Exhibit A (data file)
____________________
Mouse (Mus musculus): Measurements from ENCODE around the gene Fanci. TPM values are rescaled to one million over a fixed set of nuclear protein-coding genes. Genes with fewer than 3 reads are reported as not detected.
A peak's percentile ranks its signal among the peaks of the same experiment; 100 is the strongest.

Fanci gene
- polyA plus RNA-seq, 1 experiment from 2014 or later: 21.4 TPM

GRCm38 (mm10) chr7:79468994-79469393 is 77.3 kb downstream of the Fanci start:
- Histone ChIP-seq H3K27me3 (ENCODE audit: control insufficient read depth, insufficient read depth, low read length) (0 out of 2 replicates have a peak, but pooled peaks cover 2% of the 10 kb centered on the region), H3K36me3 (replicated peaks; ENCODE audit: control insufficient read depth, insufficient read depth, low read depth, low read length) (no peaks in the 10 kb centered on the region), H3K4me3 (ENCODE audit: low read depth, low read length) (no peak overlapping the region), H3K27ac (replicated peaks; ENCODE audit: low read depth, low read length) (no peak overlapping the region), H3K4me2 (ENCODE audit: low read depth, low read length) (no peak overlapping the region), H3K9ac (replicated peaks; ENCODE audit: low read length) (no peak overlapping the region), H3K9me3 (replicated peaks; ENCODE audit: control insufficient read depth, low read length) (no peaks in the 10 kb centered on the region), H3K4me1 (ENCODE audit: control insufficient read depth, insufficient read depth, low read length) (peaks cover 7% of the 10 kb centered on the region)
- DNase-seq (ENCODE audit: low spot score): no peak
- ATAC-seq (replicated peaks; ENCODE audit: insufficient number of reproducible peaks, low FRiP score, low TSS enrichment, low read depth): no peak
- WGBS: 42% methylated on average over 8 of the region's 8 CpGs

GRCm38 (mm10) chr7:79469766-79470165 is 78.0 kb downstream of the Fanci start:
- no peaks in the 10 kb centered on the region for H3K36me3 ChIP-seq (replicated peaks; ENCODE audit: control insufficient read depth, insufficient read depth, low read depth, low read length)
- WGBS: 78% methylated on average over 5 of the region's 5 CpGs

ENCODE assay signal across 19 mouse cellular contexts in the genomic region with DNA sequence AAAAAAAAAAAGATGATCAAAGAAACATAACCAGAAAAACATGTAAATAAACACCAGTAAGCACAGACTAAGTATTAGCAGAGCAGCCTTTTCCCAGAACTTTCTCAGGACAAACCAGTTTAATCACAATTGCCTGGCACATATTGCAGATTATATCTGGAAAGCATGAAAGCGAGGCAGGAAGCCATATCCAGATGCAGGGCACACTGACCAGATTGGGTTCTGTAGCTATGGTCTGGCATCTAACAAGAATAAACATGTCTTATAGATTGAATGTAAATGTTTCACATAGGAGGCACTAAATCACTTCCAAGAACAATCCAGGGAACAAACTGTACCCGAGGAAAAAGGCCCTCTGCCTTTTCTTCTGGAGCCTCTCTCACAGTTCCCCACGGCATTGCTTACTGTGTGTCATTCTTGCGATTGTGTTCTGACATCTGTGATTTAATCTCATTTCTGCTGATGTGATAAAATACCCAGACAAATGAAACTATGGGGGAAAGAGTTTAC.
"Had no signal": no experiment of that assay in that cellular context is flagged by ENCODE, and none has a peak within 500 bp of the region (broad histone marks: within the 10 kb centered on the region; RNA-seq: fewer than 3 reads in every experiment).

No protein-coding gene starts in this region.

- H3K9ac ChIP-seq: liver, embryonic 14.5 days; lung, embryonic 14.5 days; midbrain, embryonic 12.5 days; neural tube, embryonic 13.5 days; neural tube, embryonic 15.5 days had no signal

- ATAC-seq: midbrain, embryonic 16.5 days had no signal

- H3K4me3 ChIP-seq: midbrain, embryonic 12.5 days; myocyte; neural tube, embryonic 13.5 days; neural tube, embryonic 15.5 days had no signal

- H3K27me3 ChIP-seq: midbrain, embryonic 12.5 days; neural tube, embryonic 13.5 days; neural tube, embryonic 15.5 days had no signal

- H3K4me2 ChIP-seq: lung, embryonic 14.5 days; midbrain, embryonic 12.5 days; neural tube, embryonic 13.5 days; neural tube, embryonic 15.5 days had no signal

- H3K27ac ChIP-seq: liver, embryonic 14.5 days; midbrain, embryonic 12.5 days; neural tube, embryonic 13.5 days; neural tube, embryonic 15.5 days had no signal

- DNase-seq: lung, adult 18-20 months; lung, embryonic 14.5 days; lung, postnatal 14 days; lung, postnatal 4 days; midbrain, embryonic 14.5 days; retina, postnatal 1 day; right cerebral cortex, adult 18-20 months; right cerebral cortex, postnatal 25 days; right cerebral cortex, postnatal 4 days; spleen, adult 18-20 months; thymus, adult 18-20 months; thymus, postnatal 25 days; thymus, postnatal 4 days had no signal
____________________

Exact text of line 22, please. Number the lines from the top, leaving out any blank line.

- DNase-seq: lung, adult 18-20 months; lung, embryonic 14.5 days; lung, postnatal 14 days; lung, postnatal 4 days; midbrain, embryonic 14.5 days; retina, postnatal 1 day; right cerebral cortex, adult 18-20 months; right cerebral cortex, postnatal 25 days; right cerebral cortex, postnatal 4 days; spleen, adult 18-20 months; thymus, adult 18-20 months; thymus, postnatal 25 days; thymus, postnatal 4 days had no signal